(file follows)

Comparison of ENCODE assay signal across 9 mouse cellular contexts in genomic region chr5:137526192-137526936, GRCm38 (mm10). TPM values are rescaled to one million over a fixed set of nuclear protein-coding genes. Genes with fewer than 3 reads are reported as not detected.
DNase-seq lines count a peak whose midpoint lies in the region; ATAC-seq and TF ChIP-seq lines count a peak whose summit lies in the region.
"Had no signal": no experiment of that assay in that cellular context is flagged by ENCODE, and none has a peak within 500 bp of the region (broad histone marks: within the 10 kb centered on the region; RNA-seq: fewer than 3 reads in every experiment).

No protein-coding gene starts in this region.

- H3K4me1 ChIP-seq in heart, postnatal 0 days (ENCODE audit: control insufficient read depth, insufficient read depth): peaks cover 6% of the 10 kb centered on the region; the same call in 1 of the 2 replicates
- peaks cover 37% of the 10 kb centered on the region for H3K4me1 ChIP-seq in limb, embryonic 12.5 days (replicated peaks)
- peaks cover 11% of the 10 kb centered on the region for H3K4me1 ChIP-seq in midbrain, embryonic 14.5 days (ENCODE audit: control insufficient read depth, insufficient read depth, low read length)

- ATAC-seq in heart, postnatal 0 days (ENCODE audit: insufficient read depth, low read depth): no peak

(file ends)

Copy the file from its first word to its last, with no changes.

Comparison of ENCODE assay signal across 9 mouse cellular contexts in genomic region chr5:137526192-137526936, GRCm38 (mm10). TPM values are rescaled to one million over a fixed set of nuclear protein-coding genes. Genes with fewer than 3 reads are reported as not detected.
DNase-seq lines count a peak whose midpoint lies in the region; ATAC-seq and TF ChIP-seq lines count a peak whose summit lies in the region.
"Had no signal": no experiment of that assay in that cellular context is flagged by ENCODE, and none has a peak within 500 bp of the region (broad histone marks: within the 10 kb centered on the region; RNA-seq: fewer than 3 reads in every experiment).

No protein-coding gene starts in this region.

- H3K4me1 ChIP-seq in heart, postnatal 0 days (ENCODE audit: control insufficient read depth, insufficient read depth): peaks cover 6% of the 10 kb centered on the region; the same call in 1 of the 2 replicates
- peaks cover 37% of the 10 kb centered on the region for H3K4me1 ChIP-seq in limb, embryonic 12.5 days (replicated peaks)
- peaks cover 11% of the 10 kb centered on the region for H3K4me1 ChIP-seq in midbrain, embryonic 14.5 days (ENCODE audit: control insufficient read depth, insufficient read depth, low read length)

- ATAC-seq in heart, postnatal 0 days (ENCODE audit: insufficient read depth, low read depth): no peak